By all accounts the National Dialogue Conference was a great success, applauded by the US State Department, “the debate, discussions and compromises throughout the process evidence of the will of the Yemeni people to work together constructively for the future of the country.” The European Union Foreign Affairs Council stated “NDC has set an example in the region for transitional phases.”

 

All of this was blown away however when the GCC interceded making a deal with Ali Abdullah Saleh giving him full immunity from criminal and civil prosecutions, keeping tens of billions he looted, staying in the country (manipulating the army and the parliament) keeping the same corrupt incompetent government in place handing over power to his deputy of over 27 years Abdrabbuh Mansour Hadi, who was kept on for one year, later on running for full term winning 99.8% of the vote for the full term.

 

How can anyone with their right minds believe that Hadi received 99.8% of the votes when the country was divided into so many factions and everyone knew that he was an extension of the corrupt regime of Ali Saleh.

 

It was this government of Hadi with the help of the Saudis that pushed the UN to dismiss Benomar as special envoy, aborting the idea of a new constitution, precipitating the takeover of Sanaa by the Houthis, who placed Hadi under house arrest, later escaping to Aden and then flying to Saudi Arabia where he “invited” Saudi Arabia to go to war to regain his “legitimacy”.

 

The war on and in Yemen must come to an end, with the need for both Saudi Arabia and Iran to stay out of Yemen; let them settle their scores elsewhere. The Yemeni people can take care of their own and can solve their own conflicts.

 

With a ceasefire in place, the entire political and reconciliation process must begin once again. Hadi, with his 99.8% and his government, do not have superior legitimacy over the Houthis and their own allies within the country. A new national dialogue must begin to create an independent governing system, address proposed regional divisions, putting term limits, keeping the army out of politics, and of course once and for all deciding on the issues dividing the North and the South, away from the GCC, and especially keeping Saudi Arabia and Iran away. Yemen, that has resisted foreign invaders throughout history, can resist new colonization by its neighbors.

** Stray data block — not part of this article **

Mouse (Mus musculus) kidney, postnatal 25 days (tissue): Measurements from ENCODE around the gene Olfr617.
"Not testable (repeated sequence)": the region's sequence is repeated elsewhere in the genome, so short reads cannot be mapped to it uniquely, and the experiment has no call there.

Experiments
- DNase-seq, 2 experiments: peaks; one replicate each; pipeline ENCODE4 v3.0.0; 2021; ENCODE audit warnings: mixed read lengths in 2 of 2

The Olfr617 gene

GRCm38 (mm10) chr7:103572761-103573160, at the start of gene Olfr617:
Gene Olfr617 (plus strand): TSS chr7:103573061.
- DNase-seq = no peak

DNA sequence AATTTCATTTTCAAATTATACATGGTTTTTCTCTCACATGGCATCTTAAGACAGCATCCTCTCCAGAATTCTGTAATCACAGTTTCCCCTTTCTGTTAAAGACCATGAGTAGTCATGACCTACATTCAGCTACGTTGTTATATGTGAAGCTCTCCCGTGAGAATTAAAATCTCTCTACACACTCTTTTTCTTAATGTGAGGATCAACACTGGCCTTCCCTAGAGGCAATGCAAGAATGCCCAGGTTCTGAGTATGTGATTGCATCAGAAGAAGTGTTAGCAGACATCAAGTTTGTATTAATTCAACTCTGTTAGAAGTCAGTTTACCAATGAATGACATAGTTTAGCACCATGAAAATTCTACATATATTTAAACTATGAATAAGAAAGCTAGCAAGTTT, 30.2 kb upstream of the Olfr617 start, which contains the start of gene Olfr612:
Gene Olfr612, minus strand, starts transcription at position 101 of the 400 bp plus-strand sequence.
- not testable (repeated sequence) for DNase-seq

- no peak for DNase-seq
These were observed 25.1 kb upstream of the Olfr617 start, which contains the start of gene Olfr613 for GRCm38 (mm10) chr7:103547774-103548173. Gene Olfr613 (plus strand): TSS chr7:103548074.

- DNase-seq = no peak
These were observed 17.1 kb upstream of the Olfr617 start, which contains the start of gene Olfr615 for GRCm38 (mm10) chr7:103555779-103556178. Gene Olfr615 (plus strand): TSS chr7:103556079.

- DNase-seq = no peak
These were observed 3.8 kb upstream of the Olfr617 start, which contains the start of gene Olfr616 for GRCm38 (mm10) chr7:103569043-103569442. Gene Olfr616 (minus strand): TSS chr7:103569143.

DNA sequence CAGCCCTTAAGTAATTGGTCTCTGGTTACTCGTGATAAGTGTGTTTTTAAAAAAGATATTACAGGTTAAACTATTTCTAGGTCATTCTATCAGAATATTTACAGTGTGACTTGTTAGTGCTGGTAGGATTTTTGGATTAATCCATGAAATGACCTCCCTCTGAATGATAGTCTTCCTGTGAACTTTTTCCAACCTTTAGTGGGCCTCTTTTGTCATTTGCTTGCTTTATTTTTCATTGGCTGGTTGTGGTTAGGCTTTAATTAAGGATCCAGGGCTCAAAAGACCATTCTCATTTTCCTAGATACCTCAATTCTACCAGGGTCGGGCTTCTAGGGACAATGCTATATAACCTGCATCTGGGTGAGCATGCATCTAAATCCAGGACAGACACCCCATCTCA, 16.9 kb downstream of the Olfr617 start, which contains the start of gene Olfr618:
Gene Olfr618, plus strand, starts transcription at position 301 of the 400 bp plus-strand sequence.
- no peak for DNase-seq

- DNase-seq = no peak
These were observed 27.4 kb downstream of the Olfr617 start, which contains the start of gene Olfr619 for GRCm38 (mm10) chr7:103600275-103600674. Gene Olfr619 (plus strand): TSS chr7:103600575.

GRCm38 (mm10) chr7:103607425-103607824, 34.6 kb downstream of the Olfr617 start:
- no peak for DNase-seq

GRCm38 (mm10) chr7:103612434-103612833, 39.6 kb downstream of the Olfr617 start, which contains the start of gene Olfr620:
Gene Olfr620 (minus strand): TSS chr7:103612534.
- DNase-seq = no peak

Perhaps even placing the country under an international trusteeship for an interim period of three years, might be the way to go forward. The good people of Yemen need a break, and a chance to reconcile their differences and regain their political and sovereign independence which they lost.

 

Let us hope the US Congress will put real pressure on the Trump administration to end this war and force its allies in the Gulf to withdraw their forces and force other Arab nations to withdraw their forces, also making sure Iran stays out of Yemen.

 

PS – Perhaps someone can explain to me why Hadi’s government is legitimate and not Bashar Assad, both winning by 99.8% and both extensions of a long time corrupt and criminal dictatorship?

 

 

 

 

sami-jamil-jadallah

Sami Jamil Jadallah

Sami Jamil Jadallah is a US citizen, an immigrant from Palestine with over 35 years of international legal and business experience in the US, Middle East, Europe and North Africa. He is a Veteran of the US Army and holds a BA degree in political science and economics, a master degree in public and environmental affairs and doctor of jurisprudence from Indiana University.

Active in international and local affairs, Sami is a co-drafter of the Preamble for the Constitution of the One State for All of its People in Palestine and is active in veteran’s affairs in support of their re-integration in American society. He lectures and writes on a variety of topics including terrorism, social, economic and political issues related to the US and the Middle East.

Sami believes that education is the only way to transform the Middle East into a peaceful productive region and calls on all foreign troops to get out of the Middle East, leaving the people to shape their own destiny. Sami is in semi-retirement but fully engaged in voluntary work and engaged in the peace movement in the Middle East.